Youth Outdoor Festival
Minot’s Youth Outdoor Festival has variety of activities for young enthusiasts
The crisp sound of a duck call, the soft pop-pop-pop of a BB gun, and spontaneous shouts of joy could be heard throughout the evening. There were smiles and hot dogs and parents sharing quality time with children too.
Quite an event. Quite a night. The 14th annual Youth Outdoor Festival was held at the Conservation and Skills Park at Minot’s State Fairgrounds Sept. 2.
“Everyone’s going for the same mission, the same goal,” said Greg Gullickson, North Dakota Game and Fish Department outreach biologist. “All these volunteers, and volunteer organizations, all trying to get more youth and more people in general involved in the outdoors.”
The West Dakota Waterfowlers, Minot’s Delta Waterfowl chapter, made a first impression on those entering the Conservation and Skills Park with ground blinds and Canada goose decoys lining the walkway past the pond area at the Fairgrounds.
Several volunteers were assisting at the club’s version of cornhole – ditching beanbags in favor of rubber ducks. Youngsters who tossed a “ducky” were rewarded with a complimentary duck call, the calls of which could be heard throughout the duration of the Thursday evening event.
“This Youth Festival is one of our favorite activities,” said Kalvin Larson, West Dakota Waterfowlers. “It gets a lot of kids in the community involved and familiarized with stuff that’s outdoor related. Kids can look and touch and get interested in the outdoors. Some kids might not have really experienced the outdoors up until this point.”
It was a special night for the Delta group too. The club donated an enclosed trailer to Prairie Grit, a wonderful example that symbolized what the evening was all about.
“Last year we took a Prairie Grit athlete that was wheel-chair bound on a youth hunt,” said Larson. “We had to borrow a tracked chair from Game and Fish. After that Prairie Grit secured a tracked chair for their athletes. We felt they could put the enclosed trailer to good use for hauling the chair and get more Prairie Grit athletes exposed to the outdoors.”
Like several other sportsmen’s organizations participating, the West Dakota Waterfowlers have a lengthy history with the Youth Outdoor Festival and youth hunts. Some youngsters have never forgotten the experience that started by attending the festival.
“Some are now adults that have become very active with some of the local wildlife clubs,” said Gullickson. “Someone gave them an opportunity and they want to pass it along to others. Three board members of Delta were actually on youth hunts.”
A familiar face at the festival has been Percy Ottmar of the Souris River Basin Longbeards, a chapter of the Wild Turkey Federation.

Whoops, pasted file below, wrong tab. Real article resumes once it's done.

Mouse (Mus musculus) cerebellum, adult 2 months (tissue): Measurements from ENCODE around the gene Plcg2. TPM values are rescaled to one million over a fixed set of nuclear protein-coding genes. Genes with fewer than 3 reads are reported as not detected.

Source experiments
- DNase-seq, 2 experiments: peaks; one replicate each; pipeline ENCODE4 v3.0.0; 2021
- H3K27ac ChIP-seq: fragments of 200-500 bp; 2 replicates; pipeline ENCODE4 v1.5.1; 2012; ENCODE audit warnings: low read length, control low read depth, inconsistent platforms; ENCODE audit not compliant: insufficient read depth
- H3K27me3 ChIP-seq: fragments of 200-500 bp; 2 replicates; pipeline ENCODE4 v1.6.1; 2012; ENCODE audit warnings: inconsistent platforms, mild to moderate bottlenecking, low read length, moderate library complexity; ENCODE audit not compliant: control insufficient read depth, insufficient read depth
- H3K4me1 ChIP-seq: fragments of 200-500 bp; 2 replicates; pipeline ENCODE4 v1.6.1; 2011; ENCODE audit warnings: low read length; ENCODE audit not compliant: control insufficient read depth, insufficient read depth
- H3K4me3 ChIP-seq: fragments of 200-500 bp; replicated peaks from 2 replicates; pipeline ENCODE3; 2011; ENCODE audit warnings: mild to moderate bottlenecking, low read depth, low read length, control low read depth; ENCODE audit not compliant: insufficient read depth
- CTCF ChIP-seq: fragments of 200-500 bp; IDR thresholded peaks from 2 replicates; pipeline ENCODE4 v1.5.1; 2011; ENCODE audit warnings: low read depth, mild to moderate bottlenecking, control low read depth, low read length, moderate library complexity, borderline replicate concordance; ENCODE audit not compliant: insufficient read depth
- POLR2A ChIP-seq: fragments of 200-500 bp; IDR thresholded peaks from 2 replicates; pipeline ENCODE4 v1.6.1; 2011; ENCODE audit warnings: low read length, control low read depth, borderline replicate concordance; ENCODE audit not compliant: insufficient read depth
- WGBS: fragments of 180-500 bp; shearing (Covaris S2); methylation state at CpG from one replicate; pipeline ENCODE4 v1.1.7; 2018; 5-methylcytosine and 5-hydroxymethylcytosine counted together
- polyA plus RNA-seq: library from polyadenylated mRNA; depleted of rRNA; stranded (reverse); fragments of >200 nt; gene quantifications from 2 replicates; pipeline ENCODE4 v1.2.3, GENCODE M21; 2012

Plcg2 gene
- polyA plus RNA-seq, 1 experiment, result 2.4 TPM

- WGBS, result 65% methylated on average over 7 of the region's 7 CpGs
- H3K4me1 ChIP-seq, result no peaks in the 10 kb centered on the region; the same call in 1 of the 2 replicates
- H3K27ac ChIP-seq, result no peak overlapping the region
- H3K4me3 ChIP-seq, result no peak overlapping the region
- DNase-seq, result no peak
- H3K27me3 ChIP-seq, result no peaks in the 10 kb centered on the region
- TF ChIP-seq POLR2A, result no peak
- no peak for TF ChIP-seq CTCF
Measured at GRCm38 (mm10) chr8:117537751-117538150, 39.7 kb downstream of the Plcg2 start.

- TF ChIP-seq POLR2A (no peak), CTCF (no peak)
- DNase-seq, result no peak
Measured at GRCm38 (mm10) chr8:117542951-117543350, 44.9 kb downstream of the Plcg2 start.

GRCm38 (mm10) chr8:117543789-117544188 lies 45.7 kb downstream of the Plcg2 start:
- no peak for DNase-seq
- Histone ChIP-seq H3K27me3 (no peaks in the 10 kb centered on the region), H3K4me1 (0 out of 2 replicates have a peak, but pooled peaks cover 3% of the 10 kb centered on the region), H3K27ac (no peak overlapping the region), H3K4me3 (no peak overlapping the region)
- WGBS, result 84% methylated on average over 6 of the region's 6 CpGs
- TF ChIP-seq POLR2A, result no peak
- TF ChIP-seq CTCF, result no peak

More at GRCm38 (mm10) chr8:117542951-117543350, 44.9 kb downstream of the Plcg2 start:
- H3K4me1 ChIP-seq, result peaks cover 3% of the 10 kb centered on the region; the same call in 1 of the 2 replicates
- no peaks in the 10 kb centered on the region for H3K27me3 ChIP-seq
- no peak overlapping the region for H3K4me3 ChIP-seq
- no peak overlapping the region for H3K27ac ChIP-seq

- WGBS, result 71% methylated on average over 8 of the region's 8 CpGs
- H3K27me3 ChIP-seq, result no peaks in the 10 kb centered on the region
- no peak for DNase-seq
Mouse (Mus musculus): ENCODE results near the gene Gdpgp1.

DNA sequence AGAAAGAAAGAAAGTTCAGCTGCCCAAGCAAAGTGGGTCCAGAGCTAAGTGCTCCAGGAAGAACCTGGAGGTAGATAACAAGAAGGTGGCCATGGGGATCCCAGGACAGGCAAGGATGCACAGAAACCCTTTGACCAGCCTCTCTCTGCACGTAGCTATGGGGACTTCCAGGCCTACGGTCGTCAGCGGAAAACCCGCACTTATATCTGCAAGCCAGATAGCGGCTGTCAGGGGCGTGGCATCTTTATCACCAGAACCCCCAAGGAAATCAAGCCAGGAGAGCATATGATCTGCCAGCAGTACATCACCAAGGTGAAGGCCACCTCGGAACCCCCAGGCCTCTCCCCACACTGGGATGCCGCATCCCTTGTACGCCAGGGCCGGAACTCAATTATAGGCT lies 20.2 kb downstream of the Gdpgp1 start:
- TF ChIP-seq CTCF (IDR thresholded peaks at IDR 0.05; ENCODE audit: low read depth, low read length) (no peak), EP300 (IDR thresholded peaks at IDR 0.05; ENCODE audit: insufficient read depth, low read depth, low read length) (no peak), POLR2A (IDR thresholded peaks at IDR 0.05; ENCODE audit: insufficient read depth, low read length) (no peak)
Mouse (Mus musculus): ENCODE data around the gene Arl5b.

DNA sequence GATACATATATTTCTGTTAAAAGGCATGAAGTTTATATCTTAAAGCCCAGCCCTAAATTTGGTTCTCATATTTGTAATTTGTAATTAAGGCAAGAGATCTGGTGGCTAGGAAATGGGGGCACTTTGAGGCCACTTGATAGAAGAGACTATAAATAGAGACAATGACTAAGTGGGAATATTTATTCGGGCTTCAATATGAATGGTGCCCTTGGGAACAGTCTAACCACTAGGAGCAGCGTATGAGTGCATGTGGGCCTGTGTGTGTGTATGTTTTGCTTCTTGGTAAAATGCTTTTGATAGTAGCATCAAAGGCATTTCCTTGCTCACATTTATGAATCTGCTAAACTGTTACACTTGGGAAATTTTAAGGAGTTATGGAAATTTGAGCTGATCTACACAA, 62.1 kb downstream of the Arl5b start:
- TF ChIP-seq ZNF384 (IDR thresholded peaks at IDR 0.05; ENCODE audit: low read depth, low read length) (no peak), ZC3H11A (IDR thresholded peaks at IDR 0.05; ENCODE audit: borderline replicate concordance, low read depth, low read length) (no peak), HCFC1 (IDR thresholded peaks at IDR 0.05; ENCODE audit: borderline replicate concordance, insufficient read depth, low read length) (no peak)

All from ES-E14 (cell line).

“It’s all the sportsmen in the area getting together to kind of highlight their programs and show people what’s going on,” explained Ottmar. “It’s our way of inviting the community out, showing them what we do, and maybe pick up a member or two.”
A few feet away a member of Pheasants for the Future used a long tongs to place a freshly grilled hot dog into a bun. A youngster grabbed a ketchup bottle, a napkin, and a bag of chips. Ottmar couldn’t help but smile.
“That’s the biggest thing. It’s all for the kids,” laughed Ottmer. “Free hot dogs and chips. That’s always a winner!”
The Souris Valley Bowmen were there, along with a steady stream of youngsters anxious to get a bow in their hands and loose an arrow. Members of the SVB showed them a few fundamentals and let them give it a try. For some of the youngsters, archery will become a life-long sport.
“I’m not doing cross-county or football anymore, but I’m still shooting archery,” laughed Gullickson, noting the popularity of shooting sports such as high school trapshooting and the National Archery in the Schools program.
A “must stop” for many was a chance to shoot a BB gun or pellet rifle under the careful assistance of volunteer instructors. Young girls and boys were all business when looking through the sites at a target a few yards downrange. It was an opportunity just too inviting to pass up.
“We just wanted to come down and check it out,” said Justin McNichols, Minot. “Kids love the outdoors so this is a good activity to get out.”
McNichols was assisting his son, A.C., at the BB gun range. Looking on with great interest was his daughter, who will soon be in the field for the upcoming youth deer season.
“It’s great to have the kids come out and find out about different kinds of wildlife, shooting events, maybe catch a fish and have a good time,” said D. J. Randolph, Velva Wildlife Club.
The Velva Wildlife Club was handing out orange backpacks and outdoor related stickers to youngsters. Adults accompanying youth often inquired about the Velva wildlife group.
“Things are going really well at the club,” said Randolph. “We’ve got rifle and shotgun and archery and, hopefully, putting in a fishing pond this fall.”
Among the 11 organizations participating in this year’s Youth Outdoor Festival was a couple of newcomers.
“I actually invited two local outdoors camps, Camp of the Cross and Triangle Y Camp,” said Gullickson. “Those are camps many kids around the region enjoy, summer camp in the outdoors where they learn about safety on the water, swimming, kayaking, and archery. They use the same equipment as the Archery in the Schools program.”
Youth Outdoor Festival lineup
West Dakota Waterfowlers
ND Fur Hunters and Trappers Association
Velva Wildlife Club
Souris River Basin Longbeards
Pheasants for the Future
Berthold Sportsmen’s Club
Souris Valley Bowmen
Triangle Y Camp
Camp of the Cross